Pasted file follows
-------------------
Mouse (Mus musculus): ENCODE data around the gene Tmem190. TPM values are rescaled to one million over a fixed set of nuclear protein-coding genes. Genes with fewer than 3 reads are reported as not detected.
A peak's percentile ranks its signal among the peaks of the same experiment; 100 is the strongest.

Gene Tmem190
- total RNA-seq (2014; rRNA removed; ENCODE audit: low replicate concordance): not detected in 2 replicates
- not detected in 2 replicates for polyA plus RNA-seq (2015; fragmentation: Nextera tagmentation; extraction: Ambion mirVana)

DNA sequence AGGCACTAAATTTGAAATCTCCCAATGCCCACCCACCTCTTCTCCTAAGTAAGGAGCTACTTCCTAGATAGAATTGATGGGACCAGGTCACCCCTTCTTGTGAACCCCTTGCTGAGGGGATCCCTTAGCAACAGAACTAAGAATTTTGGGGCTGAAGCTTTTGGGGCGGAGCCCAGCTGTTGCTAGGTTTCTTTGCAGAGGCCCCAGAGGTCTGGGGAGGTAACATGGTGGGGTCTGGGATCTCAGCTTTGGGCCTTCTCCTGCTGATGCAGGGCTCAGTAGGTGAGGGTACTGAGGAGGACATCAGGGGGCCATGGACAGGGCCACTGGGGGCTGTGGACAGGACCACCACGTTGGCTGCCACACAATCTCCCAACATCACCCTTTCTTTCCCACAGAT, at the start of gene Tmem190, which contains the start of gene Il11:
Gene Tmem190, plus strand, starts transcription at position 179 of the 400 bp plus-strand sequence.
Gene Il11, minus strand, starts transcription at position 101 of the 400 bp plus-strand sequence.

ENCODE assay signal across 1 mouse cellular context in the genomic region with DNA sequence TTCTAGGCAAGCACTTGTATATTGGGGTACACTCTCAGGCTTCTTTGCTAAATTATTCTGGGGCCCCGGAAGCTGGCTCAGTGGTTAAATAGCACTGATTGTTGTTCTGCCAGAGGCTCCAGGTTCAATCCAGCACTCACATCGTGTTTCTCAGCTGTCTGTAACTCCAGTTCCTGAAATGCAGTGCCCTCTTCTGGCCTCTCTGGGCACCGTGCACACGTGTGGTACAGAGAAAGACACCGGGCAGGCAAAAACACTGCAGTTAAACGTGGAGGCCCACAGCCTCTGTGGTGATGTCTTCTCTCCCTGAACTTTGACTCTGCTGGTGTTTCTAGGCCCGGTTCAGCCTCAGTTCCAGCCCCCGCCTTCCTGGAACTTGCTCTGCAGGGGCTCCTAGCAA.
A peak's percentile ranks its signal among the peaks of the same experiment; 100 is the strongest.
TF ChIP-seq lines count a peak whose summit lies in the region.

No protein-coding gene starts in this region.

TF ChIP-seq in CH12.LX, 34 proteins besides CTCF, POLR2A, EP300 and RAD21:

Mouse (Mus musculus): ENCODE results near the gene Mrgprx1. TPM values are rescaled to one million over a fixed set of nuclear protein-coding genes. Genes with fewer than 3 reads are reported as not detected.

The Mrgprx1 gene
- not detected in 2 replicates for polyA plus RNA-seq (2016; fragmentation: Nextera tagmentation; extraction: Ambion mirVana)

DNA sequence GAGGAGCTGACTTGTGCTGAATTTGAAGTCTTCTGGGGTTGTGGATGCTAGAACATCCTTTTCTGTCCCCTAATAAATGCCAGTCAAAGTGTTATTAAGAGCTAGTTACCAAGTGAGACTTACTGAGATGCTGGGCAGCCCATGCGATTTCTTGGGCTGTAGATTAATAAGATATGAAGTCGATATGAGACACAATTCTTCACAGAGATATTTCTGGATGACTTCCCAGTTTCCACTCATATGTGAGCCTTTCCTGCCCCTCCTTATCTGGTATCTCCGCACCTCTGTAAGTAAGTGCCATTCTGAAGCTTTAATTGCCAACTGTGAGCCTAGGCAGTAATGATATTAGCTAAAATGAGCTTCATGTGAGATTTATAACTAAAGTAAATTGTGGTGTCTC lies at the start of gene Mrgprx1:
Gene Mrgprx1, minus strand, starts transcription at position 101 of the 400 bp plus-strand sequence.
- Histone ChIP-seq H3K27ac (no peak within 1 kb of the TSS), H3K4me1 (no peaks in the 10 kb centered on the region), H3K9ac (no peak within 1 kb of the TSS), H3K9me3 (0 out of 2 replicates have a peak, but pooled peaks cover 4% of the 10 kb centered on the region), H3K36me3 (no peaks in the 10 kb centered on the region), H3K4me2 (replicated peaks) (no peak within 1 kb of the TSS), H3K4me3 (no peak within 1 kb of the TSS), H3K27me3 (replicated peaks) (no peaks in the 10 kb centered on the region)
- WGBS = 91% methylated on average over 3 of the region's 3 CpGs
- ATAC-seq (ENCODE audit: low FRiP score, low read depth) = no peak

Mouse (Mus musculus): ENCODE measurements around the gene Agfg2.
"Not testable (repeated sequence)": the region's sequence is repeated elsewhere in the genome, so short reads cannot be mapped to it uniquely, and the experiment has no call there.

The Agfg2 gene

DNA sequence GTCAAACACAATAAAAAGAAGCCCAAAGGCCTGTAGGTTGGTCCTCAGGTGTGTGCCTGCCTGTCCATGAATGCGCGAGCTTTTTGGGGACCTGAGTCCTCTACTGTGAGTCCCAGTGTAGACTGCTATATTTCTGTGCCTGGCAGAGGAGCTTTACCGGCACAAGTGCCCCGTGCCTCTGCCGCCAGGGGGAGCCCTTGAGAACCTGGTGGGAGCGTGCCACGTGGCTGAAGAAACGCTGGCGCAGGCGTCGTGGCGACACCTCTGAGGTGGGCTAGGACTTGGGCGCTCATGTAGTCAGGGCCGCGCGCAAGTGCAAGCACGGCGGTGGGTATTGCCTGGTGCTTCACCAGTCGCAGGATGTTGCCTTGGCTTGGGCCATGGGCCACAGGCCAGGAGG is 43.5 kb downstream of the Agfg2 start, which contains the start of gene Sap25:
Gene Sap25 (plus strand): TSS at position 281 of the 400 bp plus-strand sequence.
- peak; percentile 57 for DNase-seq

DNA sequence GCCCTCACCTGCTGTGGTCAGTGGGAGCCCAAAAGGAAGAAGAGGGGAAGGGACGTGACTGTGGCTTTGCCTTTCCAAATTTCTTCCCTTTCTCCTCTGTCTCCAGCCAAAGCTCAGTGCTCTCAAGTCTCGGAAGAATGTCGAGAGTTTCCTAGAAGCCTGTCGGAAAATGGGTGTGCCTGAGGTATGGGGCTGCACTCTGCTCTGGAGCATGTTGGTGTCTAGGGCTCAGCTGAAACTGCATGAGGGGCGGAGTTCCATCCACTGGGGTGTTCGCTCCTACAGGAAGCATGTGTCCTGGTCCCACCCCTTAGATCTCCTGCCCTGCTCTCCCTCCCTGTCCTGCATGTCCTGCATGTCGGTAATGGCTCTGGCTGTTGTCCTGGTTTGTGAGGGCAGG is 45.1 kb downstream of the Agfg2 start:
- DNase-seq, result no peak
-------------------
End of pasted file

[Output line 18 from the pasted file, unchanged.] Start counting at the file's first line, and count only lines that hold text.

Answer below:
Gene Mrgprx1, minus strand, starts transcription at position 101 of the 400 bp plus-strand sequence.